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Project finally to be heard Feb. 14
river oaks plaza 2022
The controversial development dubbed the River Oaks Plaza on the other side of the River Oaks Golf Course driving range will be heard by the council on Feb. 14.

Numerous delays in the appeal of a Ceres Planning Commission approval of a new commercial project near the River Oaks Golf Course driving range will end when the City Council hears the matter on Monday, Feb. 14.

In March 2020, the Ceres Planning Commission voted 4-1 to rezone the 2.16-acre site south of the driving range and approved a tentative map and site plan for a proposed commercial development. Owners of the golf course, who feel the development of the neighboring property threatens the viability of the recreational facility, have appealed.

The matter has been delayed seven times because of COVID and an incomplete council. Previous hearing dates delayed were on April 27, 2020, June 22, 2020, July 27, 2020, Jan. 25, 2021 and April 26 2021.

The City Council will need to weigh in on an amendment to the MRCSP. That hearing will now be held next month.

Owners of the golf course are protesting Surjit Singh’s proposal to build a commercial strip mall on his property just over the net from their driving range north of Hatch Road. Singh plans to develop three retail commercial buildings sized at 3,500, 4,835 and 14,160 square feet.

The site is zoned from Mixed Use (MX)-2 through the Mitchell Road Corridor Specific Plan which allows limited commercial like professional offices. Singh, owner the Punjab Plaza at Central Avenue at Pine Street, elected to request an amendment of the MRCSP designation to Community Commercial (CC) to allow more of a wider range of commercial uses.

During the 2018 update of the General Plan, Singh was one of a handful of property owners who requested General Plan designation changes.  Singh’s land had a Commercial Recreational designation in the former General Plan and asked that it be changed to Community Commercial. Both the Planning Commission and City Council approved the changing of the General Plan designation from Commercial Recreational to Community Commercial.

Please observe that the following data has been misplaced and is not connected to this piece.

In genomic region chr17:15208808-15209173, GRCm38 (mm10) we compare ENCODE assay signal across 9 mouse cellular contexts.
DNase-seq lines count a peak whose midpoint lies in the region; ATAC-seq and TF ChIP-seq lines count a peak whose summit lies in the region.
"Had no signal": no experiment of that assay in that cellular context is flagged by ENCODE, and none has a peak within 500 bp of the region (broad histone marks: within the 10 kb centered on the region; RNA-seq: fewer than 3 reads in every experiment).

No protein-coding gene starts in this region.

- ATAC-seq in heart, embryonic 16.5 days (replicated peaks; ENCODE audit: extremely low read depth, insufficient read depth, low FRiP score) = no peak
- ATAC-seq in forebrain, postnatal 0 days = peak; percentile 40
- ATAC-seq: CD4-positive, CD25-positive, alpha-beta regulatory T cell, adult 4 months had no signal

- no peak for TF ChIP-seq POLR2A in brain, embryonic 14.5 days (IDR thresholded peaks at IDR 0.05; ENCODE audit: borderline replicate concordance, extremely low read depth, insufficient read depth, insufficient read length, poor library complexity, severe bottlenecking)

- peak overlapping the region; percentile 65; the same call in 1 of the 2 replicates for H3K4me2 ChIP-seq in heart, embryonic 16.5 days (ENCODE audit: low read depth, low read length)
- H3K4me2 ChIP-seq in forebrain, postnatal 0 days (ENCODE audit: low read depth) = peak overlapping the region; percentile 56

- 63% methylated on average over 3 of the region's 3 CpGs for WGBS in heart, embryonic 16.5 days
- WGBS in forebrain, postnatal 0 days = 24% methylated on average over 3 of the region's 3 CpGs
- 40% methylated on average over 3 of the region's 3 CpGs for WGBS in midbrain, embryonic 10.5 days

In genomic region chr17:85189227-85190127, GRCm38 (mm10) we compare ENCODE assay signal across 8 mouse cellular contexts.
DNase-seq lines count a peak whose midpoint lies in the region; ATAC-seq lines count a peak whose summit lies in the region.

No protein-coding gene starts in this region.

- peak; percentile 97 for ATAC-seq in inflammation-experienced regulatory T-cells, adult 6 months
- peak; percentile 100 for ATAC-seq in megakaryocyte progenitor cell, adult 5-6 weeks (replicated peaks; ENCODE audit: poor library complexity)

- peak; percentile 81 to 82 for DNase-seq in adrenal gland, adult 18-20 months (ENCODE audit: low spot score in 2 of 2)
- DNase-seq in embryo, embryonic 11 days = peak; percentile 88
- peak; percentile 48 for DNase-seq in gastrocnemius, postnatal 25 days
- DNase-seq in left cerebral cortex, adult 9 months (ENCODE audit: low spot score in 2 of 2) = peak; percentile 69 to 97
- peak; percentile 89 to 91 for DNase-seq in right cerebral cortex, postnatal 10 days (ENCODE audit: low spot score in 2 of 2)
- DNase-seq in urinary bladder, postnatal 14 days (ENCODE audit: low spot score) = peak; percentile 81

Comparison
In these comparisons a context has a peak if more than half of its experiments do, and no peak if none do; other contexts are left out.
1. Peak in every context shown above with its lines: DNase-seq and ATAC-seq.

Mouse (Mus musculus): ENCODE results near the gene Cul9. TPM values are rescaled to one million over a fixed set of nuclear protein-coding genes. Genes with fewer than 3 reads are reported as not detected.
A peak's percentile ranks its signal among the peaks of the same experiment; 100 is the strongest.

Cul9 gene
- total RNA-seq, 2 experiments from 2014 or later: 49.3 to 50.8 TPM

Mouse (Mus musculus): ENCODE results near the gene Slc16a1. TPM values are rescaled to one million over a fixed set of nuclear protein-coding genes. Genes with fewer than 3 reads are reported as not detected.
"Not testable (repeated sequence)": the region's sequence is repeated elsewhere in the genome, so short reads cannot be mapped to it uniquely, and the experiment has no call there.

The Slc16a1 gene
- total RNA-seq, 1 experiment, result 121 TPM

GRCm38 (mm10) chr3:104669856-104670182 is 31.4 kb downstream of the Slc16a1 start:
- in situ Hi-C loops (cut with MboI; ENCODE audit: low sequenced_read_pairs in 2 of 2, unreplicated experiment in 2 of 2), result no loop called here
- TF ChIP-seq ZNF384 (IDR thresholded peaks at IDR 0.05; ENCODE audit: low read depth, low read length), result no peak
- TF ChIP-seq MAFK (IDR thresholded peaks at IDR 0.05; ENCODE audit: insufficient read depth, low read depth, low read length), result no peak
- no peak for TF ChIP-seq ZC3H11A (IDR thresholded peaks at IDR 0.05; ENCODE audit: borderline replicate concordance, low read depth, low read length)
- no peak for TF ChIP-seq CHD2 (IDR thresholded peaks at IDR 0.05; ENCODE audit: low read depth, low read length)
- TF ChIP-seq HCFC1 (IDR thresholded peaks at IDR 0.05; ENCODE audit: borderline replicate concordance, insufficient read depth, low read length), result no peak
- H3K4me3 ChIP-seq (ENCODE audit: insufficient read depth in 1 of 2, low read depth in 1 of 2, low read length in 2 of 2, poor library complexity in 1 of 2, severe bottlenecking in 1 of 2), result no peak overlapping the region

If the council follows in the commission’s footsteps, the MRCSP amendment will make the General Plan designation and the MRCSP consistent.

Golf course owners Ken and Pam Thornberry and Robert Hall fear that a strip mall would generally attract crime and devalue the golf course and residences within the course. Their chief concern, however, is over errant golf balls sailing over the existing net intended to catch them. Some golfers are capable of sending balls over the netting with balls occasionally bouncing onto Hatch Road.

Singh has secured additional liability insurance coverage which has not satisfied golf course owners. The commission required a deed restriction to make sure future owners operate under the same insurance coverage.

The golf course staff routinely picks up errant balls in Singh’s lot each week. The Thornberrys fear the course will lose its insurance if the development is approved and hinted the city could be setting itself up for liability. They have also balked at the suggestion that a 60-foot-tall net might block the balls, saying it won’t be enough.

A petition signed by approximately 300 persons – many of them golfers – was presented to the Planning Commission urging the city to reject Singh’s request.